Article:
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The Chief

In mid-November, Mangosuthu Gatsha Buthelezi arrived in the United States for a three-week visit. It was the most recent of more than a dozen trips here for Buthelezi, who is chief minister of the KwaZulu homeland, president of the Inkatha political organization, and leader of South Africa’s six million Zulus. He spoke to a Baptist congregation in Orlando, Florida, appeared on Pat Robertson’s 700 Club in Richmond, Virginia, and received an honorary law degree from Boston University. In Washington, Buthelezi met with the editorial board of the Post and attended a working dinner at the conservative Heritage Foundation. Most important of all, he had a half-hour meeting with President Reagan, as well as separate conversations with George Bush and George Shultz. Malcolm Baldridge at Commerce wanted to see him, too, but Buthelezi couldn’t fit him in.

At a meeting of the Foreign Policy Association three hundred people showed up at the New York Helmsley Hotel to hear Buthelezi talk about “The Survival of Diplomacy in Conflict.” Dressed in an elegant business suit, he did not seem entirely at ease. He read from a prepared text studded with high-minded phrases like “foreign policy responsibilities” and “framework of cooperation.” The message itself was rather bland, asserting opposition to “uncontrolled violence” and support for peaceful change. Reading hurriedly, the chief seemed in a rush to get through.

The fifty-eight-year-old Buthelezi is known as an engaging, jocular man—until he is aroused, when he can become quite sharp. And, as he answered questions after his talk, his manner changed. He lashed out at Desmond Tutu (“He’s not elected by anybody”), Oliver Tambo (“I don’t see how he thinks Inkatha can be wished away”), and the United Democratic Front (“It’s not an organization like Inkatha is—structured, with a constitution”). When it came to discussing his ideas about the future, the Zulu chief spoke eloquently about the American Dream and the Bill of Rights. He wanted both for South Africa. “You can’t have a democracy without freedom of speech, freedom of movement, freedom of association,” he declared. “I want a government of law and a multiparty system.” It was an eloquent performance, and the applause was thunderous.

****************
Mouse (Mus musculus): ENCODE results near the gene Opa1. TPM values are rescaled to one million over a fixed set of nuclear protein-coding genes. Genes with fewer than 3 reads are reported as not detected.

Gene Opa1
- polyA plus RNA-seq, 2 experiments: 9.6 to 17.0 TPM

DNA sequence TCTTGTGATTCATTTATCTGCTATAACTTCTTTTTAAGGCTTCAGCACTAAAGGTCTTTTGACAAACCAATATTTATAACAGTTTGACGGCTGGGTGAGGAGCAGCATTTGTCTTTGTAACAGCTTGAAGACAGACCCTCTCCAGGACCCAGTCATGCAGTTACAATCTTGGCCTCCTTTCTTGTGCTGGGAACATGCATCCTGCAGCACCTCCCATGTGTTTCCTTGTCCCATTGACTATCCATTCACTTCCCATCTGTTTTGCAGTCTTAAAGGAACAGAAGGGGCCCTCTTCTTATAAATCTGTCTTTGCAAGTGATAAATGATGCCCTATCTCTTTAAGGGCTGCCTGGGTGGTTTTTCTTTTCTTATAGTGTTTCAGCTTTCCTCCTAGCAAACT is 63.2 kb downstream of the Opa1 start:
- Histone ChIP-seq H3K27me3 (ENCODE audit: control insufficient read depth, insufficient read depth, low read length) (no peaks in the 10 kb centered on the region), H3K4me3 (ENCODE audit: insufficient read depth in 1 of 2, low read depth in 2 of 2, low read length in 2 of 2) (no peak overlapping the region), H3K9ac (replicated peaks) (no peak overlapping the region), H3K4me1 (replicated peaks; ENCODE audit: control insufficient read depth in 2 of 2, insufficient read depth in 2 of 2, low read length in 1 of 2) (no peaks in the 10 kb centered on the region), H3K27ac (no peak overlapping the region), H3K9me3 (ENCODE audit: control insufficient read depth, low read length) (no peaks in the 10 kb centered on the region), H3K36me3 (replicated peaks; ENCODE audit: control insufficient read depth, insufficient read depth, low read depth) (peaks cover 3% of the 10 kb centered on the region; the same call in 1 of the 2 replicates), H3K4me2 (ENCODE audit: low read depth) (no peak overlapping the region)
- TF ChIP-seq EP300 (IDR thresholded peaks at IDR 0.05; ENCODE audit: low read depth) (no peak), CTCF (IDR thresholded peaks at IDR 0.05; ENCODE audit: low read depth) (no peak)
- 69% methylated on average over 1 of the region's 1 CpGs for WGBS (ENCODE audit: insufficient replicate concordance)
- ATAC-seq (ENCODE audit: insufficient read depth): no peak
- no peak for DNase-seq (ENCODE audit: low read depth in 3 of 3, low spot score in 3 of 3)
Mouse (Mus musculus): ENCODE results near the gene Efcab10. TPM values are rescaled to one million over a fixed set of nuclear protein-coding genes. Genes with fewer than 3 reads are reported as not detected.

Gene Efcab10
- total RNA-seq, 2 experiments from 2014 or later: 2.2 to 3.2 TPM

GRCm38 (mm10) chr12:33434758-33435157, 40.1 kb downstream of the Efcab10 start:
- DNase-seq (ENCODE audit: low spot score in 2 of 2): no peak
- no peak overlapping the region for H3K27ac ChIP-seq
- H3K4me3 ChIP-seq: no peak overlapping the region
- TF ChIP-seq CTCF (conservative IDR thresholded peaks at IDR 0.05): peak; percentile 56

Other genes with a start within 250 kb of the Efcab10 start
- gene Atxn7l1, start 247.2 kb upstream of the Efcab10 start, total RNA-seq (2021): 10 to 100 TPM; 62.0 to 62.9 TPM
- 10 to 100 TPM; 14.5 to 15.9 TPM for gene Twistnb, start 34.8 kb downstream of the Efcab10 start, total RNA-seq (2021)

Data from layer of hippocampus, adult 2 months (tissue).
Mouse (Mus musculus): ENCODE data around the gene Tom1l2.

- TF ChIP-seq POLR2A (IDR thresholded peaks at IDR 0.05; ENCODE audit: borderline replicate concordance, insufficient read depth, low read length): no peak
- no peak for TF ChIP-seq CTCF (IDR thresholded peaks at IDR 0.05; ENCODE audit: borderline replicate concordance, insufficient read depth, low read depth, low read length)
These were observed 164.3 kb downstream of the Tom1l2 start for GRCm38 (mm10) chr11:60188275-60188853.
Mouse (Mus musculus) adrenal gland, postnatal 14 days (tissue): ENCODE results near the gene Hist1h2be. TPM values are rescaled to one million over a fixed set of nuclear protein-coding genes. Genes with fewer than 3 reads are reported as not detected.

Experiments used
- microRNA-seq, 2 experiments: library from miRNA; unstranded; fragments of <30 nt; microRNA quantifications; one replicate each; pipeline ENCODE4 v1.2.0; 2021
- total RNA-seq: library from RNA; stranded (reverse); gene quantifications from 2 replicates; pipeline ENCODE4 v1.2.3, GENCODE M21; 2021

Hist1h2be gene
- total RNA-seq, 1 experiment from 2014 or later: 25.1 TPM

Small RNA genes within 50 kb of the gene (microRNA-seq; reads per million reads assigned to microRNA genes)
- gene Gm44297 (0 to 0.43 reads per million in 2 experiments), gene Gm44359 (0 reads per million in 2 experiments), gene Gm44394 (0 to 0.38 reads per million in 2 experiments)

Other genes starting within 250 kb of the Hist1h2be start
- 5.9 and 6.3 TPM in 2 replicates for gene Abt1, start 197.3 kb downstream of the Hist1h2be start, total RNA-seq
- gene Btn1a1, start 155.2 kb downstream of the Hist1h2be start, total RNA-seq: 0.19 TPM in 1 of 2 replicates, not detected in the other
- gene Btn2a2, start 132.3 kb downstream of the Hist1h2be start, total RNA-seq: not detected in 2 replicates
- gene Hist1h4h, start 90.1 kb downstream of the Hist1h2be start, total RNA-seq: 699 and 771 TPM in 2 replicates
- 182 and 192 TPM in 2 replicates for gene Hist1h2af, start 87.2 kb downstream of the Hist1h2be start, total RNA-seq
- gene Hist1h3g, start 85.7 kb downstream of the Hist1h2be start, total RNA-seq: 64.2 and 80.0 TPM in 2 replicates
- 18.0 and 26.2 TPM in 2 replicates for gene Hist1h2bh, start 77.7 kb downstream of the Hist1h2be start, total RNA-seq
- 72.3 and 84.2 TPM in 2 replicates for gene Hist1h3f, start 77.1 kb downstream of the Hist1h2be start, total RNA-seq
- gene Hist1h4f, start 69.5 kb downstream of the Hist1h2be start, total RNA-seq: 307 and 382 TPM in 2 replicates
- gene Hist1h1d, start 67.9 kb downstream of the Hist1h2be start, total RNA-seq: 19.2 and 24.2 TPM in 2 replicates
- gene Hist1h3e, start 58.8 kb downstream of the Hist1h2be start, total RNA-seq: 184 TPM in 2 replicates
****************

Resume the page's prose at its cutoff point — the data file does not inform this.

For Americans who want to find a pro-Western alternative to the African National Congress, Buthelezi seems tailor-made. John Silber, president of Boston University, recently wrote that the United States should “support the claims of proved democratic opponents of apartheid, such as Chief Mangosuthu Gatsha Buthelezi.” And a recent New York Times editorial had this to say:

Chief Buthelezi is unfairly caricatured by black militants as an Uncle Tom. The truth is more interesting. He has repeatedly called for the unconditional release of Nelson Mandela, jailed leader of the African National Congress. Though the chief preaches moderation, he has scorned attempts to draw him away from Mr. Mandela into talks with Pretoria on a “new dispensation” meant to prolong minority rule.

Martin Peretz recently wrote in The New Republic, “Decent people should want Buthelezi to have more influence in South Africa rather than less.”

Buthelezi’s stand against sanctions has endeared him to American corporations; when he is in New York, he often stays at the home of Sal Marzullo, a Mobil Oil executive active in the corporate campaign against disinvestment. The chief also has fans in the American labor movement; in 1982, the AFL-CIO named him cowinner of its annual George Meany Award for human rights.

But Buthelezi has many detractors as well. The more than six hundred groups inside South Africa that make up the United Democratic Front differ widely in emphasis and style, but they are united in dismissing Inkatha as an arm of the white regime. The ANC, too, refuses to have anything to do with Buthelezi. “We keep hearing in the media that Gatsha is the leader of South Africa’s six million Zulus,” Neo Mnumzana, the ANC’s chief representative to the United Nations, told me. “This is nothing but a myth.” Inkatha, he adds, is “an integral part of apartheid. When apartheid goes, Inkatha will be nothing but a shadow of its former self.” He held out the prospect that Inkatha might one day “be forced to play a role like that of the contras.”

The reference is telling. Detractors of Gatsha Buthelezi often compare him to Bishop Abel Muzorewa, who was once touted as Rhodesia’s moderate hope and ended in exile in the US. But Muzorewa, like the Pope, had no divisions. Buthelezi, as leader of the Zulus, has many. What’s more, he seems to be preparing them for conflict. Even as the fight against apartheid unfolds, a black civil war seems to be taking shape. One day soon, the US may have to choose between Inkatha and the ANC (with whose leaders George Shultz has recently agreed to meet for the first time). What would Washington be getting in Buthelezi?


Natal is unique in many ways. Squeezed into the northeastern corner of South Africa, it is the smallest of the country’s four provinces. Subtropical temperatures and rich soil have made it an agricultural paradise. The lush sugar plantations here produce enough cane to meet all of South Africa’s needs and then some. This is also the nation’s playground, a land of game parks, wild banana trees, bright bougainvillea, and unspoiled beaches. Durban, a city of one million people on the Indian Ocean, is a mecca for middle-class whites. A beachfront strip of high-rise hotels, fast-food eateries, and souvenir shops gives the city the feel of Miami Beach.